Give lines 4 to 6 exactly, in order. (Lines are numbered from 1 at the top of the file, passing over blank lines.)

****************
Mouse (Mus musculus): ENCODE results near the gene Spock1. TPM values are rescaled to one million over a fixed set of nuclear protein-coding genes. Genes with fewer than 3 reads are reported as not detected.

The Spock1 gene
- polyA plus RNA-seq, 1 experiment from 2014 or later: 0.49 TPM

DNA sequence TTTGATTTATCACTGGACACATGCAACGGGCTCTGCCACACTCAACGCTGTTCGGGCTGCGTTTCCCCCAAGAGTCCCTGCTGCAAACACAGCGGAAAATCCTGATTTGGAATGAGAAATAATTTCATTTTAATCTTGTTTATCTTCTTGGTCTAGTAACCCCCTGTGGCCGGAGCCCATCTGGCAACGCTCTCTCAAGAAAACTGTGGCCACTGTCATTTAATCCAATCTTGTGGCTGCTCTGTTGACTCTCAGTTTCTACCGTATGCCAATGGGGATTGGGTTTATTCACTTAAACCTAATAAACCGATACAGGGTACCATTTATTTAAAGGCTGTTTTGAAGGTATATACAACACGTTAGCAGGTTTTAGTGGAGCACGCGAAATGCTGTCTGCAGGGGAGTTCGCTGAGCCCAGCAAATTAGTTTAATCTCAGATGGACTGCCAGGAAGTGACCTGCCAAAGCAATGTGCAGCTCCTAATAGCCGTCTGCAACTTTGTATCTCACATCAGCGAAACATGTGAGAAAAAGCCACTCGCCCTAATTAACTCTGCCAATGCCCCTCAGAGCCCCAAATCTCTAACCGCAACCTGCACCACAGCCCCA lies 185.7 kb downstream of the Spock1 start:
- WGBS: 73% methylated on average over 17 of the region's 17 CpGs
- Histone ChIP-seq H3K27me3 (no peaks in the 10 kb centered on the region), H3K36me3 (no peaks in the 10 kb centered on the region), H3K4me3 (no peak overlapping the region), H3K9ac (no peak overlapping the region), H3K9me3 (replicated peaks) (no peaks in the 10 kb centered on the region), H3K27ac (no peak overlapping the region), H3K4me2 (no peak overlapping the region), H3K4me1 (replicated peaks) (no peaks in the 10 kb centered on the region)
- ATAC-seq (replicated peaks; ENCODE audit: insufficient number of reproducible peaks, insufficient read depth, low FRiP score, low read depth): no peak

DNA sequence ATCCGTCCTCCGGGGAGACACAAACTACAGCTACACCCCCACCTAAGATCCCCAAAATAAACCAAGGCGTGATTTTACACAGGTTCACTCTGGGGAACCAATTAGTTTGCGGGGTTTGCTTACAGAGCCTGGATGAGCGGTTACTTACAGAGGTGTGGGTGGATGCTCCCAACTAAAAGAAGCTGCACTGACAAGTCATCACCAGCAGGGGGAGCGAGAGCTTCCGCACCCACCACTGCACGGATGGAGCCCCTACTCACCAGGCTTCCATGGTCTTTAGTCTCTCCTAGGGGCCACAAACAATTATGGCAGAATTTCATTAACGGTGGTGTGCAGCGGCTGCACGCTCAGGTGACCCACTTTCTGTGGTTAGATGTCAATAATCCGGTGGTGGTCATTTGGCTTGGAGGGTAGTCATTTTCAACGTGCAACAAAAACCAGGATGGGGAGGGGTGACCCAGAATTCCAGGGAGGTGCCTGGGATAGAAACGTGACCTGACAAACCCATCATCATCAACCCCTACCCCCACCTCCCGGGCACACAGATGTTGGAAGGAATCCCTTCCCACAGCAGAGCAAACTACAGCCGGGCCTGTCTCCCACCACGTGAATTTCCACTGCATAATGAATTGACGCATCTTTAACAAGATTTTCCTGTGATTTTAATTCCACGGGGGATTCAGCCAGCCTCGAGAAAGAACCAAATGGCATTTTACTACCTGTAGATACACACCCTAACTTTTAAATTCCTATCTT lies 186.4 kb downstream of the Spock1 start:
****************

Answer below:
DNA sequence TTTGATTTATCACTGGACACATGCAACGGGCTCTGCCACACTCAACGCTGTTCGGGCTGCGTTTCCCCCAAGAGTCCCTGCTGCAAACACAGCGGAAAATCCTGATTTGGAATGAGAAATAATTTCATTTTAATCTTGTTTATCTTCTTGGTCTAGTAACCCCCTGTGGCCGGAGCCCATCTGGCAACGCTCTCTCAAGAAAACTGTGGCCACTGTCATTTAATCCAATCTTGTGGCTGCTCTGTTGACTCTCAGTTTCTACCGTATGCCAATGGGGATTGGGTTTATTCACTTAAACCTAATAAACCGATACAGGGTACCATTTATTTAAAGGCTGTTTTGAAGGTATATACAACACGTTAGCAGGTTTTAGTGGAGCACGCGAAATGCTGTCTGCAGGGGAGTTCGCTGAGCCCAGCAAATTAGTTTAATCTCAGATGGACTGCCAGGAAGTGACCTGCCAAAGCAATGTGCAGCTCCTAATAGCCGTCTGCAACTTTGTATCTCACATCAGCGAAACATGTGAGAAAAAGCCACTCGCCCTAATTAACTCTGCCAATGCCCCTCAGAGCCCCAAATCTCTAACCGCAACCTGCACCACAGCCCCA lies 185.7 kb downstream of the Spock1 start:
- WGBS: 73% methylated on average over 17 of the region's 17 CpGs
- Histone ChIP-seq H3K27me3 (no peaks in the 10 kb centered on the region), H3K36me3 (no peaks in the 10 kb centered on the region), H3K4me3 (no peak overlapping the region), H3K9ac (no peak overlapping the region), H3K9me3 (replicated peaks) (no peaks in the 10 kb centered on the region), H3K27ac (no peak overlapping the region), H3K4me2 (no peak overlapping the region), H3K4me1 (replicated peaks) (no peaks in the 10 kb centered on the region)